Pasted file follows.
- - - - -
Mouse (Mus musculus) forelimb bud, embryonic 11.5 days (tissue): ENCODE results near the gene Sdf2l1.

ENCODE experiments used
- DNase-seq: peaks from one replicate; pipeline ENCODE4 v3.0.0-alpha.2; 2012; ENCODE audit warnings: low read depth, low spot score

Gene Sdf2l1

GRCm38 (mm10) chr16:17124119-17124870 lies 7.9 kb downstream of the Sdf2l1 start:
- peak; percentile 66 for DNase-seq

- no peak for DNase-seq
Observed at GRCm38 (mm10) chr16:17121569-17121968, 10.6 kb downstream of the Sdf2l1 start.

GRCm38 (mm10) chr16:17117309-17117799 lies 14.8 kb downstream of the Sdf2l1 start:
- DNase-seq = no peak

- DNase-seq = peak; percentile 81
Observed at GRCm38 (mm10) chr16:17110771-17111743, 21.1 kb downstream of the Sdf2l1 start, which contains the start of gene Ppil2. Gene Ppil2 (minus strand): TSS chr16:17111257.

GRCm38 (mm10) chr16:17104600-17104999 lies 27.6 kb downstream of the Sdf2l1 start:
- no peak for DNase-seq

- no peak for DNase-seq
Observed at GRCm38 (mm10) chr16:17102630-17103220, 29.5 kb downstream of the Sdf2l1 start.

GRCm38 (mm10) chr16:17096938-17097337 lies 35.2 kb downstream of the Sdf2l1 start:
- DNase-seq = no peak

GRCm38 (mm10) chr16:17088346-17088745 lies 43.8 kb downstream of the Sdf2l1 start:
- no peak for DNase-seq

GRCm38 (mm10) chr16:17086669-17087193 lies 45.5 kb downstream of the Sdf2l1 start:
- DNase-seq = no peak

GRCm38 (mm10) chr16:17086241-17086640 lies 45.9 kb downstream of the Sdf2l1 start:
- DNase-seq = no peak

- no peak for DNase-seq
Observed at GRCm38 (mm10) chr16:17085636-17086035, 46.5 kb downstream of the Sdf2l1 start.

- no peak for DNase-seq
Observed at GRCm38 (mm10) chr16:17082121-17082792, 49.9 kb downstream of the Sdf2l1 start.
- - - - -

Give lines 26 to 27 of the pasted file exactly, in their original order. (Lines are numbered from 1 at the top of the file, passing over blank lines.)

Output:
Observed at GRCm38 (mm10) chr16:17085636-17086035, 46.5 kb downstream of the Sdf2l1 start.

- no peak for DNase-seq